Toolkit Developed for Business and HR Leaders to Evaluate Applicants with a Criminal History to Increase Hiring of People with a Criminal History
Date:  09-30-2019

The GNP is reduced by $78-$87 billion by excluding formerly incarcerated people from working
From the Executive Summary of the Getting Talent Back to Work Toolkit:

Each year in the United States, nearly 700,000 men and women are released from prison and re-enter society, where many want to find jobs. Yet despite the growing need among U.S. employers for workers, applicants with a criminal record often face huge obstacles to achieving gainful employment.

As the nation reaches nearly full employment, business leaders and human resources professionals are considering these previously overlooked populations for the first time as a source for workers. In fact, job applicants with criminal records are proving to be a viable workplace solution for many organizations. While a great deal of uncertainty about hiring workers with criminal records still exists among some senior executives today, a recent study commissioned by the Society for Human Resource Management (SHRM) and the Charles Koch Institute (CKI) finds that employees generally are open to working side-by-side with the formerly incarcerated. Just 14 percent of HR professionals and 26 percent of managers are unwilling to work with or hire someone with a criminal conviction.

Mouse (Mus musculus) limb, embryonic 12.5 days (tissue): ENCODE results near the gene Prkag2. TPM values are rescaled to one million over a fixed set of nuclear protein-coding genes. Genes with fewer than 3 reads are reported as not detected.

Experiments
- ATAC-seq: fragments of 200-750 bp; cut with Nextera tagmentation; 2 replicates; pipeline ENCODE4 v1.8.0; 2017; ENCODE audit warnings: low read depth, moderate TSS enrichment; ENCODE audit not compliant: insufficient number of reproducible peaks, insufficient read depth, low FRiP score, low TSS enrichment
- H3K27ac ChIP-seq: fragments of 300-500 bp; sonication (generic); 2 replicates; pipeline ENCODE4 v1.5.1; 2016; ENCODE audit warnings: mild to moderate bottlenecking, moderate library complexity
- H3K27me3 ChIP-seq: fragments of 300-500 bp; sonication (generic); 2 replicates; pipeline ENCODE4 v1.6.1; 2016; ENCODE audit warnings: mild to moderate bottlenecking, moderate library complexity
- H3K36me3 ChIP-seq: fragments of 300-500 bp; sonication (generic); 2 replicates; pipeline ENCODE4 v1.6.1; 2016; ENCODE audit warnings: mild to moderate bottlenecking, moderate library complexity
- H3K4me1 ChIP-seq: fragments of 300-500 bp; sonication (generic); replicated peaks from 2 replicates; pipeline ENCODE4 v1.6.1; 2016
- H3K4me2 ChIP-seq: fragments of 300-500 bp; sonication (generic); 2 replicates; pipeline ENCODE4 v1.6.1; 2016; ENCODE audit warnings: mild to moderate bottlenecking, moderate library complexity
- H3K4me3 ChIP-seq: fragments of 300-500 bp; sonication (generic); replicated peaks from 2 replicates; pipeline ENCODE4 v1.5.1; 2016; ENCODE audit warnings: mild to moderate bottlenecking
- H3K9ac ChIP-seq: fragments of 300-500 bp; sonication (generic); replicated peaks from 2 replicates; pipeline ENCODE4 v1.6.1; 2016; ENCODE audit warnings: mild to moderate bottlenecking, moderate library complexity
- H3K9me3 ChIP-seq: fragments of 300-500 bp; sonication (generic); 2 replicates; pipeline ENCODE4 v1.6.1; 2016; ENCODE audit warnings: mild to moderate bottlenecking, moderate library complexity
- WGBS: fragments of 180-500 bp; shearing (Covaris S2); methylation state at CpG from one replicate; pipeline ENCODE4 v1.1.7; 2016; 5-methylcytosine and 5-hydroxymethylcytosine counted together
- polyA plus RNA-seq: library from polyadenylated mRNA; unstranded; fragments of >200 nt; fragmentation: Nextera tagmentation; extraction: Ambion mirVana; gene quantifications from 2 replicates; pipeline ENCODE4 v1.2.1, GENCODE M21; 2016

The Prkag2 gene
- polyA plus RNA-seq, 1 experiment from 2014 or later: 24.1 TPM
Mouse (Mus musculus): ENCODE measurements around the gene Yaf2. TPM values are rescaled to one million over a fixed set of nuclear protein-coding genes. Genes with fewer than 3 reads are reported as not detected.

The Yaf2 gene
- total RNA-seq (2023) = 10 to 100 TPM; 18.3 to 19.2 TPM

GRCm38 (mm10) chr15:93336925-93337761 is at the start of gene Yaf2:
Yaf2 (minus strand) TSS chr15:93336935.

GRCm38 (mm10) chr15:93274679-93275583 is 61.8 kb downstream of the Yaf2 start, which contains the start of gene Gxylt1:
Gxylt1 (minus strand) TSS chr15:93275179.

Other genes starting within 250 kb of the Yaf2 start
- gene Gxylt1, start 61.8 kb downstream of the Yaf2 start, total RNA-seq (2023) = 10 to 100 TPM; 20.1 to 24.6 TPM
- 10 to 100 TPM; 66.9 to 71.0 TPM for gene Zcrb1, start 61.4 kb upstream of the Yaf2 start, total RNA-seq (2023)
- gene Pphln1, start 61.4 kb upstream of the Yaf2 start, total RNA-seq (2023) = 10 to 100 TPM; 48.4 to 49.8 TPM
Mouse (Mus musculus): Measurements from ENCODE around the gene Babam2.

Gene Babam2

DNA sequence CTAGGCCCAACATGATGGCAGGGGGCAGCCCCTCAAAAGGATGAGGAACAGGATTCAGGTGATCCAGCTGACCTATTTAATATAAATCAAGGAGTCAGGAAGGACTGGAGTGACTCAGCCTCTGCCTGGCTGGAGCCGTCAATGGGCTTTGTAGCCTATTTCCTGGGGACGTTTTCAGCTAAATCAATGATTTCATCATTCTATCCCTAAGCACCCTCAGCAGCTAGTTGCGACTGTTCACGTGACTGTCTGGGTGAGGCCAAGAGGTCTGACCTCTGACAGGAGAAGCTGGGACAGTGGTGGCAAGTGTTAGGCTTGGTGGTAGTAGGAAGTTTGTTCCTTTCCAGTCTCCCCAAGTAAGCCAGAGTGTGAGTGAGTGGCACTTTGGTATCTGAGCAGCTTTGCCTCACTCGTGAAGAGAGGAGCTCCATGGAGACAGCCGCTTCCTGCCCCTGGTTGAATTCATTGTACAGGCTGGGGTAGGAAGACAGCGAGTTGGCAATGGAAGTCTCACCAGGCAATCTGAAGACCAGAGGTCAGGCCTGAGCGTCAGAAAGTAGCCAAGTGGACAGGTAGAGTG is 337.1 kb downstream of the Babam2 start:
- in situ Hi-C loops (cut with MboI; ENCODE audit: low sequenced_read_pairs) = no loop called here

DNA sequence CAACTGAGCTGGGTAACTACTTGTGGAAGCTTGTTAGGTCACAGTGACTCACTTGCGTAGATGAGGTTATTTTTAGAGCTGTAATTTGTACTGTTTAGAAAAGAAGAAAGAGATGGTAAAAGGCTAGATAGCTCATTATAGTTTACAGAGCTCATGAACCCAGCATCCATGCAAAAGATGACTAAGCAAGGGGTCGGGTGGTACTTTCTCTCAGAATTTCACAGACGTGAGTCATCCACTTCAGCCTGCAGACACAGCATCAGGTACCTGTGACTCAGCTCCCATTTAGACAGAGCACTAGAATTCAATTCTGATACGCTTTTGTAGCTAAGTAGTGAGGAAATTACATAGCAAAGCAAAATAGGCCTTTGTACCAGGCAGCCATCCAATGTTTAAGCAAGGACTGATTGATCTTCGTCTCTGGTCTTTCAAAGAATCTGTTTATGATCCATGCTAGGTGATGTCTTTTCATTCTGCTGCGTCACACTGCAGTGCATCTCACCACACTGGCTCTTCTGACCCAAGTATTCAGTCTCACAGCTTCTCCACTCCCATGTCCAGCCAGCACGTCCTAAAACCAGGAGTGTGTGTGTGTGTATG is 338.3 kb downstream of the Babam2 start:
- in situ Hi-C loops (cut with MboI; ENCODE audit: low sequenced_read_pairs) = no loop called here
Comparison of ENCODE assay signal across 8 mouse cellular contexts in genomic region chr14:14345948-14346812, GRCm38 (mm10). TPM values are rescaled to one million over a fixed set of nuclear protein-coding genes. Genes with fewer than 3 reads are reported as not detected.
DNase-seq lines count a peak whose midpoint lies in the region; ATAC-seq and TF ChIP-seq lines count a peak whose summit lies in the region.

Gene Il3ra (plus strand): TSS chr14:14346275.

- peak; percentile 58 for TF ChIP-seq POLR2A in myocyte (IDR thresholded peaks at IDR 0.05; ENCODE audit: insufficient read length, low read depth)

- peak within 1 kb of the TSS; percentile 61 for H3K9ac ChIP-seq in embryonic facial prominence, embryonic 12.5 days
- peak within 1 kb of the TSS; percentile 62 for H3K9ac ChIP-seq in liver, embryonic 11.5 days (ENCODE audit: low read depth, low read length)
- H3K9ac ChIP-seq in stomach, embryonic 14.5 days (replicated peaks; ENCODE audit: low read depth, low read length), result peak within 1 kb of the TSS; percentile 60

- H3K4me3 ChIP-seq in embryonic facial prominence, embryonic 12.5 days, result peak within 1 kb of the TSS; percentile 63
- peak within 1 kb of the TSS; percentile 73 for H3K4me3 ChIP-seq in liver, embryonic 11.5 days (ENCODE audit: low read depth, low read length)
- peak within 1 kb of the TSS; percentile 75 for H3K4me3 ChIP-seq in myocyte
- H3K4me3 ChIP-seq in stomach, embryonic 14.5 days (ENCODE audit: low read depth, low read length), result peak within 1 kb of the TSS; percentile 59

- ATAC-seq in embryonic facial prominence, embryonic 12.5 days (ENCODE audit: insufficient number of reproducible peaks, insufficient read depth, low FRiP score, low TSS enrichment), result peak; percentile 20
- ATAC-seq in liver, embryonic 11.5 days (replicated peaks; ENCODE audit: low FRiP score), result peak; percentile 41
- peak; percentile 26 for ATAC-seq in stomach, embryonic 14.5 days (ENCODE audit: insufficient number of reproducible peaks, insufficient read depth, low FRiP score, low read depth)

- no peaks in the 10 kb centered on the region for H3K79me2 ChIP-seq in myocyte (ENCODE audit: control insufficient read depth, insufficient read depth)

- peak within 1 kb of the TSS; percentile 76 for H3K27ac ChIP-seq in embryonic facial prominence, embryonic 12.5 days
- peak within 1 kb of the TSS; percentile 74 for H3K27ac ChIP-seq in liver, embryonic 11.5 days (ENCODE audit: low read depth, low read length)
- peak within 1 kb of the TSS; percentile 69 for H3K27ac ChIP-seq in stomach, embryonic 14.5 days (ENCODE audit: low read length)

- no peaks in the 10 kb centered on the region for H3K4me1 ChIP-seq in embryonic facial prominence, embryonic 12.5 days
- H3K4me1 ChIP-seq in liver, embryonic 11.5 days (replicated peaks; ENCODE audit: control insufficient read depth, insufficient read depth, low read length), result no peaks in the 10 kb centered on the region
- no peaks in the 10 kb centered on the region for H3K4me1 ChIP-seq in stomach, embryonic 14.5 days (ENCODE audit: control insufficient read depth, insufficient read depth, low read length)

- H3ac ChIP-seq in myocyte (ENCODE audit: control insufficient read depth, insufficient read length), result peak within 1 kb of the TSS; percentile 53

While willingness to hire is high, few say their company actively recruits individuals with criminal records. Just 5 percent of managers and 3 percent of HR professionals report this type of recruitment. This is consistent across organizations of different types and sizes. Continue Reading >>>